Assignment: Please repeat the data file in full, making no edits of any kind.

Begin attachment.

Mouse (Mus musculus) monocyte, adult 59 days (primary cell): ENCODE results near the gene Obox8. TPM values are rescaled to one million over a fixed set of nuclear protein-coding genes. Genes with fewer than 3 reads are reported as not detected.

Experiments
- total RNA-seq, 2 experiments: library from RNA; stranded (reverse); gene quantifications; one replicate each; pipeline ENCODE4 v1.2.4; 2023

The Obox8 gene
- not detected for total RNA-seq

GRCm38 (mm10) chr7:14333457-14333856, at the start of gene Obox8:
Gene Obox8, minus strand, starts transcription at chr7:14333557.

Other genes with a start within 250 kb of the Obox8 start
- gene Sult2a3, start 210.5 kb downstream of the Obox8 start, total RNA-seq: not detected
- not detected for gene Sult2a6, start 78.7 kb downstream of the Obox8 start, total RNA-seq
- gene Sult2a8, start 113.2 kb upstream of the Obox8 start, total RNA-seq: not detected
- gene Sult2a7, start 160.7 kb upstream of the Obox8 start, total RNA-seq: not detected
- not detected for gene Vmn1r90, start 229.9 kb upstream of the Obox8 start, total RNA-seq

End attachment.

Mouse (Mus musculus) monocyte, adult 59 days (primary cell): ENCODE results near the gene Obox8. TPM values are rescaled to one million over a fixed set of nuclear protein-coding genes. Genes with fewer than 3 reads are reported as not detected.

Experiments
- total RNA-seq, 2 experiments: library from RNA; stranded (reverse); gene quantifications; one replicate each; pipeline ENCODE4 v1.2.4; 2023

The Obox8 gene
- not detected for total RNA-seq

GRCm38 (mm10) chr7:14333457-14333856, at the start of gene Obox8:
Gene Obox8, minus strand, starts transcription at chr7:14333557.

Other genes with a start within 250 kb of the Obox8 start
- gene Sult2a3, start 210.5 kb downstream of the Obox8 start, total RNA-seq: not detected
- not detected for gene Sult2a6, start 78.7 kb downstream of the Obox8 start, total RNA-seq
- gene Sult2a8, start 113.2 kb upstream of the Obox8 start, total RNA-seq: not detected
- gene Sult2a7, start 160.7 kb upstream of the Obox8 start, total RNA-seq: not detected
- not detected for gene Vmn1r90, start 229.9 kb upstream of the Obox8 start, total RNA-seq